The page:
I expect journalism to make me think, to tell me something I did not already know (and by this I do not mean gossip). Needless to say it mostly doesn't. One of the exceptions is a recent piece on Sebastian Faulks in the Daily Telegraph that I've found inspiring. Here's an excerpt:
Faulks suddenly had his subject. The financial fantasy world, tilting giddily on its axis, and other alarming disconnections of contemporary life. Screens that have supplanted human communication, the alternative life of chat-rooms, internet information that saps the quest for real knowledge, reality television undermining reality. “We are living in a fractured society,” he says. “Everyone is doing their own thing. I do think this atomisation, to use a vogue word, is a threat.”
Starting in 2005, the best-selling author of Birdsong, Human Traces and Engleby wrote 50,000 words of his novel set in present-day London and then paused to dash off Devil May Care, an authorised sequel to Ian Fleming’s James Bond books. When he returned to the present, three months later, “the world had really changed”. The banking system was about to implode.“The game was up. The writing was on the wall.” He quickly decided to anchor his book, A Week in December, in December 2007, “the last time people really believed they could go on with the boom for ever” — and to get it out as fast as possible.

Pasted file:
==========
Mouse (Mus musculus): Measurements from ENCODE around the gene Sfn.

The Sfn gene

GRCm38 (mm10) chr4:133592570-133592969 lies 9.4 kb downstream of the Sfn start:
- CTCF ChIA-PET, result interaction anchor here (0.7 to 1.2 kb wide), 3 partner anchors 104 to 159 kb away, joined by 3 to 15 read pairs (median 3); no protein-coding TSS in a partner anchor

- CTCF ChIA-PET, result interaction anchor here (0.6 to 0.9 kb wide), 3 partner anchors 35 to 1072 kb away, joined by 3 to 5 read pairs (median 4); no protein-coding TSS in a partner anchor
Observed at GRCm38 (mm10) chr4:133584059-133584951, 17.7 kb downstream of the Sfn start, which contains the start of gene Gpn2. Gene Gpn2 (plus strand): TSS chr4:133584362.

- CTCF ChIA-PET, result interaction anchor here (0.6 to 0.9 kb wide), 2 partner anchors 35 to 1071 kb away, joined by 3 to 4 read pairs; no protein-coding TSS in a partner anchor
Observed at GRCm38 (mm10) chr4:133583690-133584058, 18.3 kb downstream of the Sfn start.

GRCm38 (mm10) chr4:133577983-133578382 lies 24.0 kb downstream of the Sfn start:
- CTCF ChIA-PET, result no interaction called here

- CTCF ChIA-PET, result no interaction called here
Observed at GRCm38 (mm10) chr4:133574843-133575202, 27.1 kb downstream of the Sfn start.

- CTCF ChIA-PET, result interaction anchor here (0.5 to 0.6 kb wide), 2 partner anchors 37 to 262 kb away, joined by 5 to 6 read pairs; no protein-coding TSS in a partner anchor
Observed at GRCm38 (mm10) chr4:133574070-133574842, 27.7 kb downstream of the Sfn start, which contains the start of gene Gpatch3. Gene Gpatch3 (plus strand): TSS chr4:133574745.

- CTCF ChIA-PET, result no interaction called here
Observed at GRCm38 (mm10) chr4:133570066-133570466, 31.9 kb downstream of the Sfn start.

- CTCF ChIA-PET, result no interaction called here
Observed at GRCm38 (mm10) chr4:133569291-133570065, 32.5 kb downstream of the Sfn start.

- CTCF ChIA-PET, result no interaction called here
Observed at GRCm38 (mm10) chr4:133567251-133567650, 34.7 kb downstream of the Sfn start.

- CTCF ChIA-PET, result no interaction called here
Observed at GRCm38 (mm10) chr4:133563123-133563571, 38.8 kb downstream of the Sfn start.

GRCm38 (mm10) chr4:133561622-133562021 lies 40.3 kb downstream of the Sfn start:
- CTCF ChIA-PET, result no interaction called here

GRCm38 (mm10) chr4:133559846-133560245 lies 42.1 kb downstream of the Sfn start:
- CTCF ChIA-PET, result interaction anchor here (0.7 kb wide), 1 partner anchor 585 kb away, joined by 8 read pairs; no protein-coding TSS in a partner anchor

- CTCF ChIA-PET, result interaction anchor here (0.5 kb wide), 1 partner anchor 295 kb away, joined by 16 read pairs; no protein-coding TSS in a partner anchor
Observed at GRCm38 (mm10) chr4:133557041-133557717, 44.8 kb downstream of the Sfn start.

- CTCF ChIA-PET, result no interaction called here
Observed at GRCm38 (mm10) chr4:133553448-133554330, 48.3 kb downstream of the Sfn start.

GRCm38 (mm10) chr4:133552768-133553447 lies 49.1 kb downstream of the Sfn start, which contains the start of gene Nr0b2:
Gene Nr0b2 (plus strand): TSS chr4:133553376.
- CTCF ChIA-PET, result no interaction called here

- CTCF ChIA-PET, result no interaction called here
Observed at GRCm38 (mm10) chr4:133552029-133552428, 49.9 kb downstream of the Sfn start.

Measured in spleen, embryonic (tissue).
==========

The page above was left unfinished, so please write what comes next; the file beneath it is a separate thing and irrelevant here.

Although the bloodless machinations of a hedge fund manager, John Veals, are at the cold centre of it, Faulks’s wider concerns about dehumanisation are explored through almost every other character, including a footballer and a student drawn to the ‘true message’ of Islam. “The sense of unreality in the financial world began to feed into other unrealities,” he explains. “What disturbs me is how increasingly reliant we are on this and this [he jabs at his computer screen and mobile phone]. When I went to France for the first time, aged nine, it was exciting. French fields! A French tree! But when my children go on holiday they don’t really notice the drive because they are texting or tapping. I’m not critical of them, but now everywhere is pretty much the same.”
For the full text go here